Last Wednesday, 72,312 people packed into Atlanta’s Mercedes-Benz Stadium.
Not to watch the Falcons. To watch a soccer match.
An exhibition soccer match.
Yep, 70,000-plus fans went to see the MLS All Stars play Juventus, last season’s Serie A champions — even though the Italian side didn’t include global superstars like Cristiano Ronaldo and Gonzalo Higuain.
A night like that may come as a surprise to you, especially if you’ve long grown tired of hearing that soccer is “the sport of the future.” But it shouldn’t.
A recent Gallup poll shows soccer ranks second in popularity only to football among the coveted 18-34 demographic. Average 2017 MLS attendance was over 22,000, third behind the NFL and major league baseball. Atlanta United FC, owned by Home Depot co-founder and Falcons owner Arthur Blank, entered the league in 2017 and averages over 52,000 fans per game.
Portland will add more than 4,000 seats to Providence Park to meet demand. Los Angeles FC, a franchise that debuted this season, has sold out every home match so far in its brand-new, $350 million Banc of California Stadium located downtown.
And where there’s success, smart money follows. The LAFC ownership group includes entrepreneurs like Larry Berg, Bennett Rosenthal, Peter Guber, and YouTube co-founder Chad Hurley, as well as Will Ferrell, Magic Johnson, and Tony Robbins.
Ownership groups in Nashville and Cincinnati were recently awarded franchises, each paying a $150 million expansion fee for the privilege — and promising to build $275 million and $215 million stadiums, respectively.
(For comparison purposes, Toronto paid $10 million for a franchise in 2007 that is now worth an estimated $280 million; Portland paid $35 million in 2011 for a franchise now worth an estimated $268 million; Montreal paid $40 million in 2013 for a franchise now worth an estimated $175 million. And Orlando City recently sold a minority ownership stake for an amount that resulted in a $500 million valuation for the franchise.)
But possibly the smartest money belongs to David Beckham. After working to bring a franchise to Miami for several years, Beckham finally succeeded with a new ownership group that includes billionaire SoftBank founder Masayoshi Son, Mastec owners Jorge and Jose Mas, and former Sprint CEO Marcelo Claure.
As part of his 2007 contract to come to the MLS, Beckham negotiated an option to buy a franchise for $25 million when his playing career ended. At the time, $25 million for a franchise sounded like a lot, especially compared with the $10 million Toronto paid that same year.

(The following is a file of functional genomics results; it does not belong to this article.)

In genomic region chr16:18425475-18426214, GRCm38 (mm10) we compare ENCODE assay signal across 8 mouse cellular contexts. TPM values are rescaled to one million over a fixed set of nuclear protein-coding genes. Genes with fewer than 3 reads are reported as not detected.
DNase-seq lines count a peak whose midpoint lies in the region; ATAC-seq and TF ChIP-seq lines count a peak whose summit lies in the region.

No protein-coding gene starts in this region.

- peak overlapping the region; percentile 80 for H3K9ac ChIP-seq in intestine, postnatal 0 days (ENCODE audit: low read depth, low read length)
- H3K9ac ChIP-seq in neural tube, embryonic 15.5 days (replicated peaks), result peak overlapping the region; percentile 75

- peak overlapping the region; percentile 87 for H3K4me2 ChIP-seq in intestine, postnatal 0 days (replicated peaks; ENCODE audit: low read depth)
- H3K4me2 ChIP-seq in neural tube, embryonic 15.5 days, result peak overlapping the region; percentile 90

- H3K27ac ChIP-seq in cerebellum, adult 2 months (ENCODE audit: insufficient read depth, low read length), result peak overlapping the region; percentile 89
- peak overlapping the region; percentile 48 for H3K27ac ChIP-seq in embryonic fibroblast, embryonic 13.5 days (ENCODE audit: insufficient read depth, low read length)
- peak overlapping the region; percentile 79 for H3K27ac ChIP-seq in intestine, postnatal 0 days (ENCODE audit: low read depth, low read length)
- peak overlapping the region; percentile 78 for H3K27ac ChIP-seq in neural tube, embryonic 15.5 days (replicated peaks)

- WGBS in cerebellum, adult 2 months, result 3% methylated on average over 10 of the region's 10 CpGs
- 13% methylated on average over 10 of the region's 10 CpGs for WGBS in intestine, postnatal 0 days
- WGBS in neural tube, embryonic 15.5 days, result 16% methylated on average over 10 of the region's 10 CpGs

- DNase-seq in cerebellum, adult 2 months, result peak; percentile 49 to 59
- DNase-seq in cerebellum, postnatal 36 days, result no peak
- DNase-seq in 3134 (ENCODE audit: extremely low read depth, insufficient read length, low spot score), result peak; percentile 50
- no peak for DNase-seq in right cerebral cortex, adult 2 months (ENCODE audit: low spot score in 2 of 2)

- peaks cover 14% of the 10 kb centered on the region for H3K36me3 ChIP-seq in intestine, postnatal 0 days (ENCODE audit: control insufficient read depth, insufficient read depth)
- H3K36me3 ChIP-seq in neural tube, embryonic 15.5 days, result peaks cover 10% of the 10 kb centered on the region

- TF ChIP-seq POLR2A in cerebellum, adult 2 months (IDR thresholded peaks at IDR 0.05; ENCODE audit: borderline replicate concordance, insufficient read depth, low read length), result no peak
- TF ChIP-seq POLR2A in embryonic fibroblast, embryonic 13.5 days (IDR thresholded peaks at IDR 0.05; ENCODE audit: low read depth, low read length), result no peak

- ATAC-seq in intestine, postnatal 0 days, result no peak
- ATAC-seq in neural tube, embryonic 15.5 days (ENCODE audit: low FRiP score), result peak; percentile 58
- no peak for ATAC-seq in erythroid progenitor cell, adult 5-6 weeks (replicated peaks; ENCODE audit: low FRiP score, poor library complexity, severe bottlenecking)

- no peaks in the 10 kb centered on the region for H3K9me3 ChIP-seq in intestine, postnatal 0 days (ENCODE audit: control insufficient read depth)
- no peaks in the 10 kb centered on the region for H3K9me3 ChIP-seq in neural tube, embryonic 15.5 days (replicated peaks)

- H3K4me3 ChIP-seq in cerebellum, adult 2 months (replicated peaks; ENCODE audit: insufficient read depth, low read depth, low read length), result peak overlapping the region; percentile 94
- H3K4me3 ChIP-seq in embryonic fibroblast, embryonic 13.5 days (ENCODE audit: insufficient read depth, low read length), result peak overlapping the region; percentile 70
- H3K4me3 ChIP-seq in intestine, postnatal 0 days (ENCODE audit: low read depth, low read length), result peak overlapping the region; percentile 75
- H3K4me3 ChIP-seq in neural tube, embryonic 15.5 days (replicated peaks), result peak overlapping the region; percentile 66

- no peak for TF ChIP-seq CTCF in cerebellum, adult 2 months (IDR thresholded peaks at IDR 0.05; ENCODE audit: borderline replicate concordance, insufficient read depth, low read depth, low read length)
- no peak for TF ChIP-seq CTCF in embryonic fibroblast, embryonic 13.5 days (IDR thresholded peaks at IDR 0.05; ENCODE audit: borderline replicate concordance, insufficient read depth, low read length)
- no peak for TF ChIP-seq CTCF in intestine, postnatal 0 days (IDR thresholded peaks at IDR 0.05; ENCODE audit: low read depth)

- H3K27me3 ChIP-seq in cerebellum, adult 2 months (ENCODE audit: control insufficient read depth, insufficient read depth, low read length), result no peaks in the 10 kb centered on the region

Today, $25 million is a steal. (Yet another reason it’s good to be David Beckham.)
Other fun facts: MLS currently rakes in approximately $90 million per year from its broadcast partners. A new six-year apparel deal with Adidas is worth $117 million, almost five times the amount of its last Adidas contract. That deal runs through 2024, which is perfect timing for the league since the 2026 World Cup will be held in 16 cities across the U.S., Canada, and Mexico. The league’s TV deals expire in 2025, just one year before the World Cup.
How’s that for perfect timing for new contract negotiations?
And Liga MX (the top league in Mexico) and MLS recently kicked off a long-term initiative that starts with an annual competition between the champions of each league, the Campeones Cupa, and will include other joint ventures, including a possible all-star game. The goal is to lift both leagues — and North American soccer in general.
So why has MLS grown so popular among fans and become such a solid investment for entrepreneurs?
Some reasons are obvious. The bulk of U.S. immigrants arrive from soccer-playing countries. Soccer also continues to grow in popularity at the grass-roots level (two of my kids played high school soccer), which creates a natural source of fans.
Team payrolls have also steadily increased, making room for household names like Rooney and Vela and Zlatan to add luster to the league, and for emerging talent as well.
For example, Atlanta’s Josef Martinez and Miguel Almiron are among the best players in the league. (And easily two of the most exciting.)
The league asks teams to invest more than just franchise fees and player salaries. Current owners are expected to constantly invest in stadium improvements (hence D.C. United’s new stadium, Audi Field), better training facilities, and player development.
The same holds true for new owners. Beckham’s current plan includes building a 28,000-seat, privately funded stadium, public soccer fields, a technology park, and a conference center complete with hotels, retail stores, and restaurants. (City commissioners, though, have been reluctant to sign off on various plan iterations, which may be the only reason it’s not always good to be David Beckham.)
Just as important, though, the league has focused on improving not just the product but also the fan experience.
Take Atlanta. Or Portland. Or Seattle. Or a number of other cities. Most fans stand the entire game. They chant, they sing, they cheer. They love the game but they also love the experience. They take pride in their teams. They take pride in their cities.
It’s tribal. It’s community.
It’s a melting pot.
Which is why, some years from now, soccer may turn out to be the most American of American sports.
And while a rising tide never seems to float all boats equally, it’s an incredibly good investment for savvy entrepreneurs.